3. Just do it. (Take a tip from Nike). Start starting. Determine if you can make this kind of commitment. Maybe you can, maybe you cannot. Maybe you are unable to create dedicated focus of a person or group to this. Leverage passionate people you have through “tribes” and find ways and incentives to provide them the time and tools to help create a focus on the people you have today and the people you will be fortunate to have a shared experience with in the future.
  4. Reflect. Determine ways in which you can collect information/suggestions/ideas  from employees and use this information to see how you can add value, enhance your culture and improve the overall work experience. Try things. Do amazing things. Fail at things. As long as your goal is to create a focus on the people to enhance the company culture, the employee experience and create value that will assist in the caring for, growth and support of the people who work for the organization, I think everything will be fine. Use data to allow yourself to examine programs and phase them out, change them, enhance them or drop them over time as needed.Don’t implement ideas blindly and in a vacuum. Measure them in a manner that will allow you to determine if they are beneficial. Test waters by doing pilots as opposed to “turning the ship at once”.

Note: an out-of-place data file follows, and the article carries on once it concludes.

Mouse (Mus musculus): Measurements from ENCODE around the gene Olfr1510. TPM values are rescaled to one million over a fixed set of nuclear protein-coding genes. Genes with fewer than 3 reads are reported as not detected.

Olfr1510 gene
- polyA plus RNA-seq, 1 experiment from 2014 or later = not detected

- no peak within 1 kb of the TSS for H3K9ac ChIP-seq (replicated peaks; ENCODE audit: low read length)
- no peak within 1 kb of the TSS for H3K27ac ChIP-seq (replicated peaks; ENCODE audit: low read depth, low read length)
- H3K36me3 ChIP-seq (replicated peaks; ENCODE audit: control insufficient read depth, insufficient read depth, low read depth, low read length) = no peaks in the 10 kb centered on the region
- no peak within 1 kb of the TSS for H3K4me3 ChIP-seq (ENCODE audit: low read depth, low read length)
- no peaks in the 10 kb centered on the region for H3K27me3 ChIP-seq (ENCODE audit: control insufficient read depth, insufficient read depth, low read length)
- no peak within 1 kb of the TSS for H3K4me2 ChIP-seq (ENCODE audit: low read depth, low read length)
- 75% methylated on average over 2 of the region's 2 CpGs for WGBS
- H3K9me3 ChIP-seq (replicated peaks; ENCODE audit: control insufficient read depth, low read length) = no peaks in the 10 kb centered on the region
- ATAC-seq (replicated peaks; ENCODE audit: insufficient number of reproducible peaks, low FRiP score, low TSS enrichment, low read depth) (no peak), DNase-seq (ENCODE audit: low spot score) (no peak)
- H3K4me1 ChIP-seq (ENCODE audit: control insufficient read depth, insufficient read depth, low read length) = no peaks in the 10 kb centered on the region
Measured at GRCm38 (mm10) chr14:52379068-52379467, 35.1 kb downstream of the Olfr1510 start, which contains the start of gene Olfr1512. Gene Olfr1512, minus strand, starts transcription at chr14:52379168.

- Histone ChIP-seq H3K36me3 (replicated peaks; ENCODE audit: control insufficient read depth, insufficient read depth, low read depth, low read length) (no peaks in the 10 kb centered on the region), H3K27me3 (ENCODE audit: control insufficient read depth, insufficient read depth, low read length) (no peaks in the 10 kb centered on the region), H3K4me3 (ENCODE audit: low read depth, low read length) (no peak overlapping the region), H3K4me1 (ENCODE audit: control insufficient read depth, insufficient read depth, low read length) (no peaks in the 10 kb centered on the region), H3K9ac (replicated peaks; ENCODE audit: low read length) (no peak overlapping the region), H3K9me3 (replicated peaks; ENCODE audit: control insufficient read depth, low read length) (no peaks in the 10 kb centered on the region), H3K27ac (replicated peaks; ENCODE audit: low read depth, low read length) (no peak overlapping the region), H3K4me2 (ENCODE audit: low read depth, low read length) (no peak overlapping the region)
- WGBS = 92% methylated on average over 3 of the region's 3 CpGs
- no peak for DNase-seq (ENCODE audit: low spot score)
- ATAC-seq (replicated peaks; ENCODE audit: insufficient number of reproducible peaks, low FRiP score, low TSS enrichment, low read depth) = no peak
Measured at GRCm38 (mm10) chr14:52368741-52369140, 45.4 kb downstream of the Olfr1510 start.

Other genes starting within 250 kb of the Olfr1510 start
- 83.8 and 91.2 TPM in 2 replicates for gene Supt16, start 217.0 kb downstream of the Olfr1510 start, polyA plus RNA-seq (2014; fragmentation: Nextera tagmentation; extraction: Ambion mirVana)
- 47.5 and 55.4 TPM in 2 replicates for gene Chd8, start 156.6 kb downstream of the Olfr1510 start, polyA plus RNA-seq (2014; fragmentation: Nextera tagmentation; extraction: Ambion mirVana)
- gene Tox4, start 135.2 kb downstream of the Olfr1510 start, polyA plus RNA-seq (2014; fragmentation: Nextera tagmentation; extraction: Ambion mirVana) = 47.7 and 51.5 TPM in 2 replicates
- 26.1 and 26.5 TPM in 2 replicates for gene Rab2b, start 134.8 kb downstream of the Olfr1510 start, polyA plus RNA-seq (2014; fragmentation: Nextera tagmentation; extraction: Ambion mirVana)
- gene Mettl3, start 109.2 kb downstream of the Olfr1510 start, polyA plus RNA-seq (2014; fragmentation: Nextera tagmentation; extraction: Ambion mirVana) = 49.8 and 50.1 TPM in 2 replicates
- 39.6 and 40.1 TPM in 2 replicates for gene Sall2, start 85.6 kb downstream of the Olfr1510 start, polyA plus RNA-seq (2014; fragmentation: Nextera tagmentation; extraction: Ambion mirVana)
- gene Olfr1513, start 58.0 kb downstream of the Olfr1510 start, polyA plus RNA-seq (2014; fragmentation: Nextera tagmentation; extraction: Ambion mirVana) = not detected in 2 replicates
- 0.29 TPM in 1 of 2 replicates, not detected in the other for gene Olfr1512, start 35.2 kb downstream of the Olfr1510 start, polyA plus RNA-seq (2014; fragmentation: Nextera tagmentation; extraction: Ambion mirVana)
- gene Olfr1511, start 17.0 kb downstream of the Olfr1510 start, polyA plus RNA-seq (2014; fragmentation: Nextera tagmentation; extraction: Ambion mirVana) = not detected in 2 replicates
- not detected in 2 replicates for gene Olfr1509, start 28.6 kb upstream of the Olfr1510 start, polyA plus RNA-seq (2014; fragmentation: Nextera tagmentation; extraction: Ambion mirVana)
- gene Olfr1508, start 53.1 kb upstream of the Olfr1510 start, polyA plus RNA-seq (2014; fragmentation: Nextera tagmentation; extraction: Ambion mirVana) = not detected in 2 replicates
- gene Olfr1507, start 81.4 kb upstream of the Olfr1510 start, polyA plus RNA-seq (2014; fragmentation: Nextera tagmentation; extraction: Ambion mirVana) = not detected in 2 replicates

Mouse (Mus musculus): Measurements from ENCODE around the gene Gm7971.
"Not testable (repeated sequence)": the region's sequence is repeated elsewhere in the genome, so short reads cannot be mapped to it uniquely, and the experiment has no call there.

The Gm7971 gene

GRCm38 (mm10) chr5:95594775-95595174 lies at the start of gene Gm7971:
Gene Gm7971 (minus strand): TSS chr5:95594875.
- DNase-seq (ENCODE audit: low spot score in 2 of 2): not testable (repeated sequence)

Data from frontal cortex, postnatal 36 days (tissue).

Again, I have just been deeply inspired through introduction to several ideas, stories and concepts to determine how I can make a deeper investment in people operations which in turn, I feel, is a deeper investment in the organization. These ideas are not anything new. Google, Ideo, Hubspot, Menlo Park, Zappos all maintain a core focus group for their people. They know that the culture they create within their organization allows them to evaluate potential employees, hire the right people to be value add to their organization and create something bigger than a job to paycheck ratio as why they continue to work for a given organization. I am personally ready to selflessly invest in the people I work with today and the people that will enhance the culture in the future. Are you ready?